Secretary Bird

Secretary birds are almost completely silent birds

South Africa BirdlifeThe Secretary Bird {Sagittarius serpentarius}

This large bird of prey is named for the crest of long feathers at the back of its head that resemble quill pens that 19th century clerks stuck in their wigs.

The Secretary bird is an unusual bird. Unlike the other birds of prey, the Secretary Bird has very long legs and tail feathers. Its plumage is light gray, except for the black wing tips, tail, and thighs. Its face is covered in red and yellow skin.

Quick Facts


Range mass: 2.3 to 4.6 kg.
Range length: 112 to 152 cm.
Range wingspan: 191 to 220 cm.


Although they are usually seen on the ground, Secretary Birds nest in trees (usually acacia). Their nest can reach 8 feet across, even though it only holds 2-3 eggs at time.


Secretary birds are found throughout Africa south of the Sahara.


The diet of a Secretary bird consists mostly of insects, lizards, snakes, tortoises and rats. Small prey are picked up in the bill and swallowed. Larger prey are first stamped to death and then eaten. The Secretary bird also stamps its feet on the ground to flush out prey. Although they hunt on the ground, the Secretary bird can fly very well, but rarely does so.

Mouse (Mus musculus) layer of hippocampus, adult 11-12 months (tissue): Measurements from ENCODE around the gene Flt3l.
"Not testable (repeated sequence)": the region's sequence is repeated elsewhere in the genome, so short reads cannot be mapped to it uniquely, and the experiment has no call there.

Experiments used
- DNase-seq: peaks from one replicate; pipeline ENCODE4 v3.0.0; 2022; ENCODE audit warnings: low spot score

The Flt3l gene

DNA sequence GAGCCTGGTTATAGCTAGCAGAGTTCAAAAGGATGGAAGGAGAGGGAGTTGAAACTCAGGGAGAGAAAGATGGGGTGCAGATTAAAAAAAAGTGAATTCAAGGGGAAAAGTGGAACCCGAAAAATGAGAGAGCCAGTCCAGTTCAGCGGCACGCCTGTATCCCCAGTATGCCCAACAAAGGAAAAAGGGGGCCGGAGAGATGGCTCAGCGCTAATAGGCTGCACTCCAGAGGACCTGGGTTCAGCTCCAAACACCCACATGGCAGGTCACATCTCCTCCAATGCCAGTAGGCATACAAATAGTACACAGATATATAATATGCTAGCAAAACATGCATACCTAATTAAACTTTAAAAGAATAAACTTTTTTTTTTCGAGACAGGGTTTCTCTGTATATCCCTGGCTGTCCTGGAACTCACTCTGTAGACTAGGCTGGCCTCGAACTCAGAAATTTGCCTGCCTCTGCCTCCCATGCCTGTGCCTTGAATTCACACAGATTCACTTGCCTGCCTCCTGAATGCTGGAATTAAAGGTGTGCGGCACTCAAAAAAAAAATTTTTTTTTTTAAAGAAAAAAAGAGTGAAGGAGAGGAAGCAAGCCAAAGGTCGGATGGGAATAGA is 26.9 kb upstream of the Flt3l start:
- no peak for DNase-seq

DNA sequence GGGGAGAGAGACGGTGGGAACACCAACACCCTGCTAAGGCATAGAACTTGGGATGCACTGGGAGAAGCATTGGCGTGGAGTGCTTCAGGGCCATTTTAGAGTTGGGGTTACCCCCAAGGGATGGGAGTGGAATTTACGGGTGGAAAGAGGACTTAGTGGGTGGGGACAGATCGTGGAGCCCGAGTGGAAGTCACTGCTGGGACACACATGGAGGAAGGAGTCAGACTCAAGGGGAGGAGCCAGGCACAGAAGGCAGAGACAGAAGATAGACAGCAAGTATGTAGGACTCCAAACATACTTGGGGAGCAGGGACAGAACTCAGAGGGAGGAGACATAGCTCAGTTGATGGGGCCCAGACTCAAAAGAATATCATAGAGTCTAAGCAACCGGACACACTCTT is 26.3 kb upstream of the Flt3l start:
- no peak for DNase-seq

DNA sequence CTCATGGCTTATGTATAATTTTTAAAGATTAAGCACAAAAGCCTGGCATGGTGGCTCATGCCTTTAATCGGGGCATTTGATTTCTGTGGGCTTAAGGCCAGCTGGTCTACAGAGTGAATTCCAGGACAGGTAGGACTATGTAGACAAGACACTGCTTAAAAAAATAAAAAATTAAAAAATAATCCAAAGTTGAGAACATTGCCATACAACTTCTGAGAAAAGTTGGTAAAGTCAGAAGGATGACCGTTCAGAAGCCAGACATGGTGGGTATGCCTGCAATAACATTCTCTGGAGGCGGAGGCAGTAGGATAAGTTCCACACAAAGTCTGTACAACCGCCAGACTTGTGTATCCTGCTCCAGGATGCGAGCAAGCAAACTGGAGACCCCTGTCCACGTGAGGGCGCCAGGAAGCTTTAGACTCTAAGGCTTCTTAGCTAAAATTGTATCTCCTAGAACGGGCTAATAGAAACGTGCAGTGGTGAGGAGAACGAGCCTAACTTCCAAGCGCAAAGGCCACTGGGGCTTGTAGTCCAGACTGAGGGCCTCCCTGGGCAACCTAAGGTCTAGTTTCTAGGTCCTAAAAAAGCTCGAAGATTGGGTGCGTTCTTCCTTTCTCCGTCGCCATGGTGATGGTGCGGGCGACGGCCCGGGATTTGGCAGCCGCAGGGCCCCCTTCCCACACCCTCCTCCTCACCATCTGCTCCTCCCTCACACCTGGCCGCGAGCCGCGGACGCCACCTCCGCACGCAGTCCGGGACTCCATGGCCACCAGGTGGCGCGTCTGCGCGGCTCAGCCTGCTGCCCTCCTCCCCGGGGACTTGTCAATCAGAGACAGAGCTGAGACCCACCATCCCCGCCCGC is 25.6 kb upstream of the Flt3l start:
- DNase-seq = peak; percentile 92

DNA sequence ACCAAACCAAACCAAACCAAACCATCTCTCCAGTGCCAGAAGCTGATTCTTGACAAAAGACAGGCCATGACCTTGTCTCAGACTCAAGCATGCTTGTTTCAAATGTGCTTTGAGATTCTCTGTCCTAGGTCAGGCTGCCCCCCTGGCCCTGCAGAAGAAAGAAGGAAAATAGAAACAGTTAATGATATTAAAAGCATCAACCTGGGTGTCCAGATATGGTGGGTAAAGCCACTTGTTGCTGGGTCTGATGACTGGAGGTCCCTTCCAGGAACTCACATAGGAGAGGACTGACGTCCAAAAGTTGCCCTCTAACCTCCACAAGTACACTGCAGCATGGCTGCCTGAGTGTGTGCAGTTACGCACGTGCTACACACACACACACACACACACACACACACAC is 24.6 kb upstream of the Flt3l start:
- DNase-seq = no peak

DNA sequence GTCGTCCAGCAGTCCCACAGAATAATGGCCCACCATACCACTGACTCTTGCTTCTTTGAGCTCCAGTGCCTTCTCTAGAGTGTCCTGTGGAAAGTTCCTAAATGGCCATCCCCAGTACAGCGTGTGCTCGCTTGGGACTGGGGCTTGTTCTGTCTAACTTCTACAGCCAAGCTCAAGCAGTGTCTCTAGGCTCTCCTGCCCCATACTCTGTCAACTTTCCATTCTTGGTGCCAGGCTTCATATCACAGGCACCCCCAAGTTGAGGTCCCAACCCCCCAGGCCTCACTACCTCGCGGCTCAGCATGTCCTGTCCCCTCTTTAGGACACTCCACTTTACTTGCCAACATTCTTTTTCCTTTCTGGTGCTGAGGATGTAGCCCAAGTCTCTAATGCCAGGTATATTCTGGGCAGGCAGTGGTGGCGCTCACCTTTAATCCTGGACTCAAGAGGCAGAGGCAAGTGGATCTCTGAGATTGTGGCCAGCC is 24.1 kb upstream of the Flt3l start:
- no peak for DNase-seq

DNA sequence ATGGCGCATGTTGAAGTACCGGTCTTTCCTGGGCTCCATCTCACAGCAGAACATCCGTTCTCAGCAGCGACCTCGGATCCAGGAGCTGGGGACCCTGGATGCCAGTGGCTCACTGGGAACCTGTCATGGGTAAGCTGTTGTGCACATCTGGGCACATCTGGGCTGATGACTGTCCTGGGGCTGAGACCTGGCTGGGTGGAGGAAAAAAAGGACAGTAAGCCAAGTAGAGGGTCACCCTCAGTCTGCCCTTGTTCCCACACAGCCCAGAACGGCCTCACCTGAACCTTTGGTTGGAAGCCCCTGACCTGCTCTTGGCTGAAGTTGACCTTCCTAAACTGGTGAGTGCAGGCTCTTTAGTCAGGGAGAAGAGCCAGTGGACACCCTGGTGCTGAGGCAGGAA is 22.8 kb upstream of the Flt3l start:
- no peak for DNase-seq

The basic social structure in Secretary birds is a life-long pair. However, they are not particularly gregarious. In fact, members of a pair are usually not together, but instead stay a small distance apart.


Secretary birds are almost completely silent birds, except for a rare croaking sound they utter when displaying.


Primarily incubated by the female, after an incubation period of about 45 days two or three eggs will hatch. Both the parents feed the young. At 60 days, the young start to flap their wings. They stay in the nest for two to three months and can fly after about 80 days.


Incubation last for 45 days.

Life Expectancy

10 to 15 years in the wild. They live up to 19 years in captivity.


Young are preyed upon by crows, ravens, hornbills, large owls and kites. There are no known incidents of predation on the adults.


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